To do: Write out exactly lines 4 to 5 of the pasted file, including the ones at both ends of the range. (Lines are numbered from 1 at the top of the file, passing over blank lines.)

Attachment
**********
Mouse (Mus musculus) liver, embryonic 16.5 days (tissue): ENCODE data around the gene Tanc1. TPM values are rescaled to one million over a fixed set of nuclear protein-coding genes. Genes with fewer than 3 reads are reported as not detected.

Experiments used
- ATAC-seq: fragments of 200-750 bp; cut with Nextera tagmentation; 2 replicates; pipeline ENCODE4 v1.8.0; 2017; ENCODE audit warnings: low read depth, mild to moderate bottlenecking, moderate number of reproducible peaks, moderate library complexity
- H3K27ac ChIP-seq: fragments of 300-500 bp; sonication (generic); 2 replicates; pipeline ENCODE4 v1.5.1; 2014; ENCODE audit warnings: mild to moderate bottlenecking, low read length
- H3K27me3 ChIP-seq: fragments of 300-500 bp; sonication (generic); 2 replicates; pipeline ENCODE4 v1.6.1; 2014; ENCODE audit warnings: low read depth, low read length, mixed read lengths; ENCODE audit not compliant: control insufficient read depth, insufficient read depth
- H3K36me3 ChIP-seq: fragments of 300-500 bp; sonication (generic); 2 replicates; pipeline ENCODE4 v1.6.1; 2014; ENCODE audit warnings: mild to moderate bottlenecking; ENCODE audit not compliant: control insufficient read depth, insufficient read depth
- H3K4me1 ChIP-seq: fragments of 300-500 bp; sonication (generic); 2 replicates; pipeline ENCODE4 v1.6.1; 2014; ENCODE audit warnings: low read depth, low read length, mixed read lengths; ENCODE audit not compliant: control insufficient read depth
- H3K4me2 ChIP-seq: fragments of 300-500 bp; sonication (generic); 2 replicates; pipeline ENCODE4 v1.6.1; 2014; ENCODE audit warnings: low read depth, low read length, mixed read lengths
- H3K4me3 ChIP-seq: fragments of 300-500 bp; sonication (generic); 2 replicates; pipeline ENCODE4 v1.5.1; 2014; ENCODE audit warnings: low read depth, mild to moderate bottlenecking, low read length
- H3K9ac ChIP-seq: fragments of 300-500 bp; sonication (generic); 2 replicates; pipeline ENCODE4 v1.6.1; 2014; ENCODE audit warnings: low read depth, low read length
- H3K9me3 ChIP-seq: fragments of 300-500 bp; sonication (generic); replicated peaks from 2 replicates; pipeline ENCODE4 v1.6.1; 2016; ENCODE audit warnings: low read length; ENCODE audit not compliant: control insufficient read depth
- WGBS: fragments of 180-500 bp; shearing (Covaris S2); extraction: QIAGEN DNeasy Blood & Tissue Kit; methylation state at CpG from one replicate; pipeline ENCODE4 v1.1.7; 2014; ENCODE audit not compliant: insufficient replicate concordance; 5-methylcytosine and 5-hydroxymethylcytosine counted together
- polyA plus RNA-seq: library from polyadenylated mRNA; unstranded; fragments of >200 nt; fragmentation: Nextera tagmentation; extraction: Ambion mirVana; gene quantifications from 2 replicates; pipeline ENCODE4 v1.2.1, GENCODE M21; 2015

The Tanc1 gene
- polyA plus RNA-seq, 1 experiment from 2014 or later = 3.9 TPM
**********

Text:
- H3K27ac ChIP-seq: fragments of 300-500 bp; sonication (generic); 2 replicates; pipeline ENCODE4 v1.5.1; 2014; ENCODE audit warnings: mild to moderate bottlenecking, low read length
- H3K27me3 ChIP-seq: fragments of 300-500 bp; sonication (generic); 2 replicates; pipeline ENCODE4 v1.6.1; 2014; ENCODE audit warnings: low read depth, low read length, mixed read lengths; ENCODE audit not compliant: control insufficient read depth, insufficient read depth